Dave Bittner: The folks I speak to, you know, always emphasize that you have to approach the C-suite in the language they understand, which tends to be risk, material risk to the business, and yet everything it seems these days flows through cyber, I mean, even, you know, the social aspects of social media, you know, the -- we're coming up on an election season here, and that, you know, that affects everything as well. Are we seeing a heightened awareness from the C-suite to focus on those elements?
Andrea Little Limbago: I'd say a "growing." I'm not sure I'd say "heightened" yet.
Dave Bittner: Okay.
Andrea Little Limbago: I wouldn't go quite that far.
Dave Bittner: Right.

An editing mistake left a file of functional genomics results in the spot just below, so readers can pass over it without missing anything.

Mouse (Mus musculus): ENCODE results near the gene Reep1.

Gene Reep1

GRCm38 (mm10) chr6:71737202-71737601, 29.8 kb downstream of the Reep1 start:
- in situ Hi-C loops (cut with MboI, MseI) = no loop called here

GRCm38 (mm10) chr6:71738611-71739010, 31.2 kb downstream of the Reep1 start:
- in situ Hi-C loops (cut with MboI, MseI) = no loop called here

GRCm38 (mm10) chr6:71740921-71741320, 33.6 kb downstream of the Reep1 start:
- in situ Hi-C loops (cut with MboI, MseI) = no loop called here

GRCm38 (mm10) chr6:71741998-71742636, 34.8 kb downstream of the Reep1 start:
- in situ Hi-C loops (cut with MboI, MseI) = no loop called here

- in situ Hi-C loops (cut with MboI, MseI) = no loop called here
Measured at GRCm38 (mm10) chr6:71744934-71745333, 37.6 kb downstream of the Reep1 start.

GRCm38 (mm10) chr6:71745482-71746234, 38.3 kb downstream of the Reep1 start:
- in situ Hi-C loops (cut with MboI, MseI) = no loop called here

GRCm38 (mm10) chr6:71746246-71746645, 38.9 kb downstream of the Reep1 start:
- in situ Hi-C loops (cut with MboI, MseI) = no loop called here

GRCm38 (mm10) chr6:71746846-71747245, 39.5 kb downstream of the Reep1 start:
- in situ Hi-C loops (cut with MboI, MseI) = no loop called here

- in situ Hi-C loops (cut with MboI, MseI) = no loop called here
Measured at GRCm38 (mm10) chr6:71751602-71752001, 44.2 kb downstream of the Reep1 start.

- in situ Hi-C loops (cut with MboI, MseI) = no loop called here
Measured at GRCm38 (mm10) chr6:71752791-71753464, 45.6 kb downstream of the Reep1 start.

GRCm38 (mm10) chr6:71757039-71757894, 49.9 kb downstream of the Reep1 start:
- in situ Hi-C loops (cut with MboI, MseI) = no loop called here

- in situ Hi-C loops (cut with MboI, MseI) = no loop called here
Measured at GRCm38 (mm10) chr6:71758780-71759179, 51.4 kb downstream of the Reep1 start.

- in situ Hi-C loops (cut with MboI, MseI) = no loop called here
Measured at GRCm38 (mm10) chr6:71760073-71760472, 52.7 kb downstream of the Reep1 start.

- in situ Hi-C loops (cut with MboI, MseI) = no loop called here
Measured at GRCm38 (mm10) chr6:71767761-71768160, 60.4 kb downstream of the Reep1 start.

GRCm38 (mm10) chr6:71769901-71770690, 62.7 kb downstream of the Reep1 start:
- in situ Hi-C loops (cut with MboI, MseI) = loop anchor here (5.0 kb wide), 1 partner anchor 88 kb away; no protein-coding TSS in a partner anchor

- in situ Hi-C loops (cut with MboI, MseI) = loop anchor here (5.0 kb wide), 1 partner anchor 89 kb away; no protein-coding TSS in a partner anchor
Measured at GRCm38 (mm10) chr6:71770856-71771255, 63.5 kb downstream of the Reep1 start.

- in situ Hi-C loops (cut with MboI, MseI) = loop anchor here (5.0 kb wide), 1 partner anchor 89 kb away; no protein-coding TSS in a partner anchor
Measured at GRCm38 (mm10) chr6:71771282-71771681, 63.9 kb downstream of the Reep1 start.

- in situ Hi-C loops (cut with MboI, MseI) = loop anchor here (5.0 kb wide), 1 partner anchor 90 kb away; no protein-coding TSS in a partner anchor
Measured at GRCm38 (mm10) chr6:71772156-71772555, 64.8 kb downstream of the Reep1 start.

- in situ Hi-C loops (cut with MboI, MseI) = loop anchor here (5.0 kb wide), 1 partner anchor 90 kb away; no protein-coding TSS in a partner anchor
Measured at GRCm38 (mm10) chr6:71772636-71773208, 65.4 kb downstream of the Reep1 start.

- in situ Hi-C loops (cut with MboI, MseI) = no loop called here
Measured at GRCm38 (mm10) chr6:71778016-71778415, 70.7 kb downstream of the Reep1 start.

Andrea Little Limbago: And I think to your point, I mean, so much of the geopolitical -- politics and the risk associated with it are manifest through cyber and that's why we see so much of that interconnected, and so I think, you know, there's a rising awareness. You know, I think the World Economic Forum did it, you know, what they -- their findings from earlier this year, that, you know, they did a polling of a bunch of executives, and their best estimate was that there will be some sort of catastrophic cyber event in the next two years that is geopolitically motivated, and take that with a grain of salt, but it just shows that there is a heightened awareness that, at a minimum, whether they're actually doing something is a little bit different about it, but those -- the connectivity between geopolitics and cybersecurity and then that having an impact on the businesses is something that this is growing in awareness. These are questions that are starting to pop up. We're hearing them a whole lot more, and so we're starting to see some shifts in that regard. And I think what's interesting, and you mentioned social media, and that's -- you almost think about that as being like the front-end risks that are -- that we see, like social media and some of the information and the various kind of -- we've seen disinformation campaigns targeted at companies already numerous times, so that's one component of it, and the data security, and then some of the back-end risks could be the, you know, hardware that we're seeing right now that's being in the companies, and there's actually a really good book along the lines that kind of separates it by front-end risk and back-end risk for cyber and geopolitics that -- it's called "The Wires of War" by Jacob Helberg, I'd recommend, and I kind of really like that framing because it is sort of the software risk and the hardware risk and then the data that goes along with it, and I don't think many companies are thinking about that way quite yet. And, you know, compliance is forcing some of them to, when you have something like Huawei technology that is not allowed to be within your infrastructure, that's a forcing function of hardware side, and then even some of the software apps, but even just data security, data privacy laws are forcing as well, but I think it's still really nascent, I think, when getting into business discussions.